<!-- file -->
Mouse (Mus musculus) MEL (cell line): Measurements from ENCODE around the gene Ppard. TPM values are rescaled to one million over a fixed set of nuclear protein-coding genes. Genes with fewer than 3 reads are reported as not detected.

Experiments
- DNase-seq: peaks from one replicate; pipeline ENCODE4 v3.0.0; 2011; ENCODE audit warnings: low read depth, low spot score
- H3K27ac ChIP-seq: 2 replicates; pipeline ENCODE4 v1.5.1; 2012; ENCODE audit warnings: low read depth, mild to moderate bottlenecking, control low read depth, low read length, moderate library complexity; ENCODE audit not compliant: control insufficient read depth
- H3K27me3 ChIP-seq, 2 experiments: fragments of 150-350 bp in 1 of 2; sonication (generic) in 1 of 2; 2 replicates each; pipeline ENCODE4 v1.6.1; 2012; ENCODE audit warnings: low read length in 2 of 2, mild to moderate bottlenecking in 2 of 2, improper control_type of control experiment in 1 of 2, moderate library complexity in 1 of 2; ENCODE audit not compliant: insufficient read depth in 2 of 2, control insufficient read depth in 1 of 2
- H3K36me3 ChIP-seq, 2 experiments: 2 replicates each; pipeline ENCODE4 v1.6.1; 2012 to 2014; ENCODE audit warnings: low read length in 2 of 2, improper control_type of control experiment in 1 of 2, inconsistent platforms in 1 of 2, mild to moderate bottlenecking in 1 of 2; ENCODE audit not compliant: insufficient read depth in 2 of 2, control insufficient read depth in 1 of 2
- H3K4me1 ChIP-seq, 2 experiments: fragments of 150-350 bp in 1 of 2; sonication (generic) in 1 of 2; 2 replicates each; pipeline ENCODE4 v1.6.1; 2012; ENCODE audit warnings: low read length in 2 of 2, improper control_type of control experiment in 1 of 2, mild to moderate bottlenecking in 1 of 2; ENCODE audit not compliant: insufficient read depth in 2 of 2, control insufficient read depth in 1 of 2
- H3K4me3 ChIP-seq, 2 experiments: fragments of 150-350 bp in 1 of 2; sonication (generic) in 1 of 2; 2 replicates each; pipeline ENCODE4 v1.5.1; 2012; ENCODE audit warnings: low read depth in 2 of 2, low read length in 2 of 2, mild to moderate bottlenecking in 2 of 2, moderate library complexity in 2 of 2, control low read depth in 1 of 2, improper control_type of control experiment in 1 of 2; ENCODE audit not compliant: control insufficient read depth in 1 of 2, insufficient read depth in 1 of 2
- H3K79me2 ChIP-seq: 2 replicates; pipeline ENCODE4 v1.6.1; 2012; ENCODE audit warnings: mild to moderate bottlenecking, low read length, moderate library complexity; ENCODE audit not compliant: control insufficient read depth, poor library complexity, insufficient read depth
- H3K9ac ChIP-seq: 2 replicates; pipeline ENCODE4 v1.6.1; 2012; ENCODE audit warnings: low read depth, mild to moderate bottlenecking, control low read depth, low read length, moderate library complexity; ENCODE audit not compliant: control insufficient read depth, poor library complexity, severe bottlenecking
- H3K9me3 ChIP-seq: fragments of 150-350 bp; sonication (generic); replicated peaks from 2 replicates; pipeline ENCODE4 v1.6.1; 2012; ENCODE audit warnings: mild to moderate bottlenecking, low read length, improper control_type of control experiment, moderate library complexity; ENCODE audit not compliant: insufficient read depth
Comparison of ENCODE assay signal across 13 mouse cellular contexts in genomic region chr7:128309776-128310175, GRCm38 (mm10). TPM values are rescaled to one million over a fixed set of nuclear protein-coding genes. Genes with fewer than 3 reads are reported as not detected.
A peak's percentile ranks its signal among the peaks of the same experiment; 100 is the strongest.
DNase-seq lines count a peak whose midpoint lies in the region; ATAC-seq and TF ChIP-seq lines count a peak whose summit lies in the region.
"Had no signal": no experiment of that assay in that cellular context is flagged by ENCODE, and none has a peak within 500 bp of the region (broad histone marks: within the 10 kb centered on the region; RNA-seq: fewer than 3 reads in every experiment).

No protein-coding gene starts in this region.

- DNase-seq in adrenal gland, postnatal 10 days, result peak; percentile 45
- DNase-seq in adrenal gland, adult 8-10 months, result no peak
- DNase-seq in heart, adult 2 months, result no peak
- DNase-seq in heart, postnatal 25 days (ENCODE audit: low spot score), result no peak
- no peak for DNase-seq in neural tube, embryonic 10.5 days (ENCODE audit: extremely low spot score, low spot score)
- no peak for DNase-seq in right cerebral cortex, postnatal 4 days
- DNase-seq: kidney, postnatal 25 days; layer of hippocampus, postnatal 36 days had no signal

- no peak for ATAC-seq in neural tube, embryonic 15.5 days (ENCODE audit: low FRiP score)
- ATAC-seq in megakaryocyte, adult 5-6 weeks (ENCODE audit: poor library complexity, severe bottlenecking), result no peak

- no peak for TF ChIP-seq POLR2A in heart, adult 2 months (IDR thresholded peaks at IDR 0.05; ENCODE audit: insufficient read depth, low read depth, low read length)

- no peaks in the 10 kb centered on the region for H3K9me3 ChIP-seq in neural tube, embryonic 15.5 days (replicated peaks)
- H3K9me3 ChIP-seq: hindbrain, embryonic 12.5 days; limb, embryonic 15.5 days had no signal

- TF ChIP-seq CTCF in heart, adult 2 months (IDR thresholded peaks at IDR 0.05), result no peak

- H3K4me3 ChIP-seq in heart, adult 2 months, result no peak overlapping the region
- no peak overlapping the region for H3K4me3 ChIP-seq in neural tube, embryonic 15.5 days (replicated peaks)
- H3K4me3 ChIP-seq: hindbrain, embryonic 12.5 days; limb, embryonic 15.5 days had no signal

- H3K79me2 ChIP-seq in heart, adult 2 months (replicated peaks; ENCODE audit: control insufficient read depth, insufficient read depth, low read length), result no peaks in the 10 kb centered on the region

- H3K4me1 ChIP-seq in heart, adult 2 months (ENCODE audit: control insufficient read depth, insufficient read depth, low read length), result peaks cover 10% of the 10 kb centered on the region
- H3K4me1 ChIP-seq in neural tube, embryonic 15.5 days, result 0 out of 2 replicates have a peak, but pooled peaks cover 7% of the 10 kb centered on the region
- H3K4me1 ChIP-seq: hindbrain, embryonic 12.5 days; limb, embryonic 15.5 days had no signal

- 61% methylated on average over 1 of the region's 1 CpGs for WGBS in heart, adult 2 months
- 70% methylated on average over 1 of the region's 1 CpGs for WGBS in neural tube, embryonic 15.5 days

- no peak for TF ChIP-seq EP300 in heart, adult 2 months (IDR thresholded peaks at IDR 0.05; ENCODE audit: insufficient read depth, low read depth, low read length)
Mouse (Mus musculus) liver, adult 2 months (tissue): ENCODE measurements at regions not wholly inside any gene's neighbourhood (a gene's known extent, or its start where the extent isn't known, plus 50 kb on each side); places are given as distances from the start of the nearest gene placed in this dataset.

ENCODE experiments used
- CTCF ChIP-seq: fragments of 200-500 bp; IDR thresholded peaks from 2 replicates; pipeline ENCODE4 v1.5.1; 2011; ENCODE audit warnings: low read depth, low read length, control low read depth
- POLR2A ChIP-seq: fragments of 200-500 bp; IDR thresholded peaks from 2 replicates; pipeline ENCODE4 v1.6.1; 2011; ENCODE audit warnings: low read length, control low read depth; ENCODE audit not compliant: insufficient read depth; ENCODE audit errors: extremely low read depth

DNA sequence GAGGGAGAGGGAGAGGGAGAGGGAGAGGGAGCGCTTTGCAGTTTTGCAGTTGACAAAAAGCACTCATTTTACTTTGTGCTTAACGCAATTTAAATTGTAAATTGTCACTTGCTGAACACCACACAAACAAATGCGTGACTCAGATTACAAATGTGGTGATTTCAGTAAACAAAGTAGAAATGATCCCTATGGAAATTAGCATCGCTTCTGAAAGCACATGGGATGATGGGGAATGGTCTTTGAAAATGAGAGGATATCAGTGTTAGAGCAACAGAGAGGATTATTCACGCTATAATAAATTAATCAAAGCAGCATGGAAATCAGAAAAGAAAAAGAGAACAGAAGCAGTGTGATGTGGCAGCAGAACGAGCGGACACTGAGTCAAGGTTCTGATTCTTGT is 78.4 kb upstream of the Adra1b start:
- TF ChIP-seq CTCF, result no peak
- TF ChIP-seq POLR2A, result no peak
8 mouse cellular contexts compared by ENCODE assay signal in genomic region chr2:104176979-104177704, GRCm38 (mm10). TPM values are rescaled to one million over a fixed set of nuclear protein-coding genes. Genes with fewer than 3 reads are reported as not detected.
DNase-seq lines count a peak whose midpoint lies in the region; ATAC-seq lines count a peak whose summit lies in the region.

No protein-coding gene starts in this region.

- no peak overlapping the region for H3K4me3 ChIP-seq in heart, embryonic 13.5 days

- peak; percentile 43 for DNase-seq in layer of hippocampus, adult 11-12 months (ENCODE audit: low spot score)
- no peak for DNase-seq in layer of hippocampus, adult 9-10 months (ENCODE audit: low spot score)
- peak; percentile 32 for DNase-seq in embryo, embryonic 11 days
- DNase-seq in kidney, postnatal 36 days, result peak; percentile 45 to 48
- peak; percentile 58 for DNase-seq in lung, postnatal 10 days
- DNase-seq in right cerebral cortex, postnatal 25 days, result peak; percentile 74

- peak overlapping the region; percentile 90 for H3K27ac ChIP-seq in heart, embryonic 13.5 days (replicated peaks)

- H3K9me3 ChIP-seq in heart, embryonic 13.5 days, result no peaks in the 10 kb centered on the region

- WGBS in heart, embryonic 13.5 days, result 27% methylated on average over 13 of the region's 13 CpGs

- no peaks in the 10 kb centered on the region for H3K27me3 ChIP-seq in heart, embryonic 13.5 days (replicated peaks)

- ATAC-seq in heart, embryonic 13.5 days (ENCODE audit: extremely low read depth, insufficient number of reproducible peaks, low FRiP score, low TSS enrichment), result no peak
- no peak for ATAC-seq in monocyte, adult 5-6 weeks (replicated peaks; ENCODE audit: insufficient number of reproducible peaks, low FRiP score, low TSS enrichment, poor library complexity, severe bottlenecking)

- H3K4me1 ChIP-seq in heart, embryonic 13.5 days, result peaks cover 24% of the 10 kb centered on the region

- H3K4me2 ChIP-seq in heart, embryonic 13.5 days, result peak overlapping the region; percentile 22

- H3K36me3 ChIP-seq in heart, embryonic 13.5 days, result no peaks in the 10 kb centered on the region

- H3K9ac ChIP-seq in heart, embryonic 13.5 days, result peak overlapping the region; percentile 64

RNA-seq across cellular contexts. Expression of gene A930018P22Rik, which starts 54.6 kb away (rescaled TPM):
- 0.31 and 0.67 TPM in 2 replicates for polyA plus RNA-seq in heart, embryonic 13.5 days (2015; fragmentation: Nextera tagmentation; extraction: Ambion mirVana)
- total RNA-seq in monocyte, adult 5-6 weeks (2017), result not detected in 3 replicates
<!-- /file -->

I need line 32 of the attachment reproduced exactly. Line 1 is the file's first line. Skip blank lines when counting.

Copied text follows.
- H3K4me3 ChIP-seq: hindbrain, embryonic 12.5 days; limb, embryonic 15.5 days had no signal